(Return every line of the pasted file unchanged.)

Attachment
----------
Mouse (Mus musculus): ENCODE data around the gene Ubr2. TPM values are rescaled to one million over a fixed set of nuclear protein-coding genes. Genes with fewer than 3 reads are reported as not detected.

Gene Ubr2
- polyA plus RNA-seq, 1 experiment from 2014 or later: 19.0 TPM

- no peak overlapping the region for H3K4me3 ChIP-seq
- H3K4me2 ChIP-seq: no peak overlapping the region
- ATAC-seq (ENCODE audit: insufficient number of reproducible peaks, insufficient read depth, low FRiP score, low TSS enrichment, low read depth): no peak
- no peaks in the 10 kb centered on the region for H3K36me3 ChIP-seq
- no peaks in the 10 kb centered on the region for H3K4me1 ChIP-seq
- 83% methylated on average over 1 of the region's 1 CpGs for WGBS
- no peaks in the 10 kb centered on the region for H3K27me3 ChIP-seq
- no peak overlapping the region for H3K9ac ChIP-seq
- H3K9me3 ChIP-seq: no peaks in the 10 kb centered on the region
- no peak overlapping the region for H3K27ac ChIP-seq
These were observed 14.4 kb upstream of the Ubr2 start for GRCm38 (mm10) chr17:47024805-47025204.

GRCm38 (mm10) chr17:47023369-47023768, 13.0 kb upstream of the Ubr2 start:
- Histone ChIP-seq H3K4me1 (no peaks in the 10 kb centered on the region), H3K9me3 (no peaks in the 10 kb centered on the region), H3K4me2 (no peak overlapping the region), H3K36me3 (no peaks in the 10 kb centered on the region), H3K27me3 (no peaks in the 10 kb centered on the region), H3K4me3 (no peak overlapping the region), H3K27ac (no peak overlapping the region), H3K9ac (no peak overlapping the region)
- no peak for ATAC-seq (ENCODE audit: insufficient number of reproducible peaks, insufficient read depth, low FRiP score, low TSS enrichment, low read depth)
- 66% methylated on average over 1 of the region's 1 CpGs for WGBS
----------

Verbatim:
Mouse (Mus musculus): ENCODE data around the gene Ubr2. TPM values are rescaled to one million over a fixed set of nuclear protein-coding genes. Genes with fewer than 3 reads are reported as not detected.

Gene Ubr2
- polyA plus RNA-seq, 1 experiment from 2014 or later: 19.0 TPM

- no peak overlapping the region for H3K4me3 ChIP-seq
- H3K4me2 ChIP-seq: no peak overlapping the region
- ATAC-seq (ENCODE audit: insufficient number of reproducible peaks, insufficient read depth, low FRiP score, low TSS enrichment, low read depth): no peak
- no peaks in the 10 kb centered on the region for H3K36me3 ChIP-seq
- no peaks in the 10 kb centered on the region for H3K4me1 ChIP-seq
- 83% methylated on average over 1 of the region's 1 CpGs for WGBS
- no peaks in the 10 kb centered on the region for H3K27me3 ChIP-seq
- no peak overlapping the region for H3K9ac ChIP-seq
- H3K9me3 ChIP-seq: no peaks in the 10 kb centered on the region
- no peak overlapping the region for H3K27ac ChIP-seq
These were observed 14.4 kb upstream of the Ubr2 start for GRCm38 (mm10) chr17:47024805-47025204.

GRCm38 (mm10) chr17:47023369-47023768, 13.0 kb upstream of the Ubr2 start:
- Histone ChIP-seq H3K4me1 (no peaks in the 10 kb centered on the region), H3K9me3 (no peaks in the 10 kb centered on the region), H3K4me2 (no peak overlapping the region), H3K36me3 (no peaks in the 10 kb centered on the region), H3K27me3 (no peaks in the 10 kb centered on the region), H3K4me3 (no peak overlapping the region), H3K27ac (no peak overlapping the region), H3K9ac (no peak overlapping the region)
- no peak for ATAC-seq (ENCODE audit: insufficient number of reproducible peaks, insufficient read depth, low FRiP score, low TSS enrichment, low read depth)
- 66% methylated on average over 1 of the region's 1 CpGs for WGBS